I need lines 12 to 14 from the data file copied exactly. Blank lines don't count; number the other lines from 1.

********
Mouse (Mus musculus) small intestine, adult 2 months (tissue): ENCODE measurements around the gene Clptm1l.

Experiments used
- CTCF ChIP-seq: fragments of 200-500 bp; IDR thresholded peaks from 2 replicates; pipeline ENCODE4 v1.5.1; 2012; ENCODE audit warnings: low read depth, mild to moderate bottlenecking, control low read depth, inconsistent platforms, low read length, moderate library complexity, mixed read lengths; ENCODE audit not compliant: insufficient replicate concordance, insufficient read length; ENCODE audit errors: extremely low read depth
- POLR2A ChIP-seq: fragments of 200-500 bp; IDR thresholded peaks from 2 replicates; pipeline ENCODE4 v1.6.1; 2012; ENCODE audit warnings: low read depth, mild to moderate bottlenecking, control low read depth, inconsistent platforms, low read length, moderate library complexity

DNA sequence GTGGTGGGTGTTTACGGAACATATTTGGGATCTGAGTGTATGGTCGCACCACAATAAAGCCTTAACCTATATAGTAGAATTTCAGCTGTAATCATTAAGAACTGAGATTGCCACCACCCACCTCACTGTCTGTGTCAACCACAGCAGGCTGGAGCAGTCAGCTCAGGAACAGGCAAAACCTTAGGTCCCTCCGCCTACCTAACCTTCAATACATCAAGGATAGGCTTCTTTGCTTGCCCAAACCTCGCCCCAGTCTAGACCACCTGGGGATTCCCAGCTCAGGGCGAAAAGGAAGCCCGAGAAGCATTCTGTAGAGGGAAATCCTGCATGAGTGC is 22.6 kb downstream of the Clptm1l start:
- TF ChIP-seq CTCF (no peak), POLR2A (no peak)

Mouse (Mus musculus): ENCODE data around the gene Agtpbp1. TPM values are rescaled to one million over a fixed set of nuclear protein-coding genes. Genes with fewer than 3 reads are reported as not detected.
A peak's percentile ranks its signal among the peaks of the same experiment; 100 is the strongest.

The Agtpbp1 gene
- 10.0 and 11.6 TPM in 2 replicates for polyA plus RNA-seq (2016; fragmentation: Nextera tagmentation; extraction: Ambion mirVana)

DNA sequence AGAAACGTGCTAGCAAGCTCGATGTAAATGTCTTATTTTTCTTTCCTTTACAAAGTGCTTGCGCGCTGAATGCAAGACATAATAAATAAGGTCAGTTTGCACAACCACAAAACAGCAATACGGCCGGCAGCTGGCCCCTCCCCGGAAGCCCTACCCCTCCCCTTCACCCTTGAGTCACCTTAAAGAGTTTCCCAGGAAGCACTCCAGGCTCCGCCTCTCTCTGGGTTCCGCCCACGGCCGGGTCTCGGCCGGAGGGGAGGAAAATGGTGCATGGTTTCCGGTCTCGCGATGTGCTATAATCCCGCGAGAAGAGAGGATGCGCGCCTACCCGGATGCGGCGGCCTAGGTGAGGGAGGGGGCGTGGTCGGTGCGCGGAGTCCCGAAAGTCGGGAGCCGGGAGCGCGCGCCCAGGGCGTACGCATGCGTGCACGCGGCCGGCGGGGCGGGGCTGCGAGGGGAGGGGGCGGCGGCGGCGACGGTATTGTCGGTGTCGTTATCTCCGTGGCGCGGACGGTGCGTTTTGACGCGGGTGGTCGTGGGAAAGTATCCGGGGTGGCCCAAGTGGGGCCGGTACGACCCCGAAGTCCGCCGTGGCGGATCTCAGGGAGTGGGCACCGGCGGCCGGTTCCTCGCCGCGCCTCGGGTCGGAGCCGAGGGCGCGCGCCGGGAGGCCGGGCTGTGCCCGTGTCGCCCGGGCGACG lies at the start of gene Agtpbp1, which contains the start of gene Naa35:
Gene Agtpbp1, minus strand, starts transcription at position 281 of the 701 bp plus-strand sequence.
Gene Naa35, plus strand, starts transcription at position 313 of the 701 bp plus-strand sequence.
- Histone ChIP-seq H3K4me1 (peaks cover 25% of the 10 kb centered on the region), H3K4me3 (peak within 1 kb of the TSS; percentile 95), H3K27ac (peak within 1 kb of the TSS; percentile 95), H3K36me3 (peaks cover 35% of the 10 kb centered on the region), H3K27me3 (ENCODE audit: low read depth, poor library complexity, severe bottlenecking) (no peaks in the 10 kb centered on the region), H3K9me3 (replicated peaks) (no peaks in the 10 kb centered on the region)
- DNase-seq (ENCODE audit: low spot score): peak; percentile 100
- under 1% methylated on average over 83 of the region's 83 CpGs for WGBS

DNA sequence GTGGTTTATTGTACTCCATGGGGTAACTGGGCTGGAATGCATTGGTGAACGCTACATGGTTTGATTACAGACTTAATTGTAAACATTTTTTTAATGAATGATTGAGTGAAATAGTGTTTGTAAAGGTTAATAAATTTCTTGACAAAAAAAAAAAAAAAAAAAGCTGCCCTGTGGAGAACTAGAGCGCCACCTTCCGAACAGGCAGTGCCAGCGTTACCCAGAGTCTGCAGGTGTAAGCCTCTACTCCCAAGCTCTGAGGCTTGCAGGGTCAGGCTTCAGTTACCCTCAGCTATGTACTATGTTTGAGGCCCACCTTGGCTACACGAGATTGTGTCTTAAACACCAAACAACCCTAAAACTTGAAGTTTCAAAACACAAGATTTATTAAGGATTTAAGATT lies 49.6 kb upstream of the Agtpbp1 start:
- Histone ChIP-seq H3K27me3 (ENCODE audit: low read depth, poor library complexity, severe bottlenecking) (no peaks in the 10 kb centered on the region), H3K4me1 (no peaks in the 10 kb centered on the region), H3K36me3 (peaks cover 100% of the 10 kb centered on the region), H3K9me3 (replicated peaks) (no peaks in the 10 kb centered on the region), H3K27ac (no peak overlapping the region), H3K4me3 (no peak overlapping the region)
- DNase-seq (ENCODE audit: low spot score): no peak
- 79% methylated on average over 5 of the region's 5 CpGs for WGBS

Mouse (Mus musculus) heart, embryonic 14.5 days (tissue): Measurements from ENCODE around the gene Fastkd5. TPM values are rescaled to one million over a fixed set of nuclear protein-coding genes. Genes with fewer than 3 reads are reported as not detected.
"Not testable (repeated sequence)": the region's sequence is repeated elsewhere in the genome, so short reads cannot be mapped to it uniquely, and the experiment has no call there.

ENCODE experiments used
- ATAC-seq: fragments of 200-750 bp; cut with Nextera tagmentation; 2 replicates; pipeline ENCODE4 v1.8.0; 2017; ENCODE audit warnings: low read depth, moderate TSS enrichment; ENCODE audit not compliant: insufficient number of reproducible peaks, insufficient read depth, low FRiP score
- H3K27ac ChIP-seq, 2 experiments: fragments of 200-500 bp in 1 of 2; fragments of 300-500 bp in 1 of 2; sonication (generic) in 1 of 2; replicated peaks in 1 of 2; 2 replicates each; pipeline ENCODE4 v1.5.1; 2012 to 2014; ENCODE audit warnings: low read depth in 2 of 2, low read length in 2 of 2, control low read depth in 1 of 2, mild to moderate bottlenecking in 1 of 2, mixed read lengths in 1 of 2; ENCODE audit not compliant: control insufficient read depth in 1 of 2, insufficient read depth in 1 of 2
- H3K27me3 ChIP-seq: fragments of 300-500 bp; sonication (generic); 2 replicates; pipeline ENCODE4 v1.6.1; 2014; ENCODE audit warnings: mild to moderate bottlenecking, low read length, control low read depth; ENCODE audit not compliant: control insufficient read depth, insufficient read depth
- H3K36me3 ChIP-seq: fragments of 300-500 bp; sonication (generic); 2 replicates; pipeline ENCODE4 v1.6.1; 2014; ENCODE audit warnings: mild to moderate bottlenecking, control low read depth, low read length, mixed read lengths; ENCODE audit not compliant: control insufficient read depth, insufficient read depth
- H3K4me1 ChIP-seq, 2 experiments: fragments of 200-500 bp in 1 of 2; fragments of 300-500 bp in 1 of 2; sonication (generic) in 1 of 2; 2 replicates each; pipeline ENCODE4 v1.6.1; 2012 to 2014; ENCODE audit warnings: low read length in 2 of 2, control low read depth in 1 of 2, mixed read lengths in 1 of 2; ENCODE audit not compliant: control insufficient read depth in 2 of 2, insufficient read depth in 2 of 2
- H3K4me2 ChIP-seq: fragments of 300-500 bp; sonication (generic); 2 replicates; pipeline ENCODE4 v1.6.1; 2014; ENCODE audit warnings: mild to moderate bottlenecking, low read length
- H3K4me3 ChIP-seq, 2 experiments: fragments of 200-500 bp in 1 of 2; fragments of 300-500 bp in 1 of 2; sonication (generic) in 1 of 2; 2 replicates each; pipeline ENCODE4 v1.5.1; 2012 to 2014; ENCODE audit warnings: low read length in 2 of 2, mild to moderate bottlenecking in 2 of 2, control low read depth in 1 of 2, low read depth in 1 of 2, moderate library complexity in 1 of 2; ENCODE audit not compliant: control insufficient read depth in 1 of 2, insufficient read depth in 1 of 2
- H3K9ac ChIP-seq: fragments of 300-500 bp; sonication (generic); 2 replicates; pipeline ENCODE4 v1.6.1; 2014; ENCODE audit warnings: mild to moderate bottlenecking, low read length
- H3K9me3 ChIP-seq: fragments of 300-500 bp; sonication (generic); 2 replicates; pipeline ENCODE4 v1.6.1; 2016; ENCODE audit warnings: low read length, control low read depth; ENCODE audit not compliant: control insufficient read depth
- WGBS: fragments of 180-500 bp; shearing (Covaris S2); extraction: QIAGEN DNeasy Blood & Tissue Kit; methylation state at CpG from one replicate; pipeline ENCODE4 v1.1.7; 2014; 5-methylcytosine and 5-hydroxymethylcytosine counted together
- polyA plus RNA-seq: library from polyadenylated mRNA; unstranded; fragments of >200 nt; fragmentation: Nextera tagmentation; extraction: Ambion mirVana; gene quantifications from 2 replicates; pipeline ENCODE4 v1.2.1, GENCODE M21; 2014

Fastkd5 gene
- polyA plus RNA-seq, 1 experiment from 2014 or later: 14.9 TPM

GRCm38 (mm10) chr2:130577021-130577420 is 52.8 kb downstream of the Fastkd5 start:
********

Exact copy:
Gene Agtpbp1, minus strand, starts transcription at position 281 of the 701 bp plus-strand sequence.
Gene Naa35, plus strand, starts transcription at position 313 of the 701 bp plus-strand sequence.
- Histone ChIP-seq H3K4me1 (peaks cover 25% of the 10 kb centered on the region), H3K4me3 (peak within 1 kb of the TSS; percentile 95), H3K27ac (peak within 1 kb of the TSS; percentile 95), H3K36me3 (peaks cover 35% of the 10 kb centered on the region), H3K27me3 (ENCODE audit: low read depth, poor library complexity, severe bottlenecking) (no peaks in the 10 kb centered on the region), H3K9me3 (replicated peaks) (no peaks in the 10 kb centered on the region)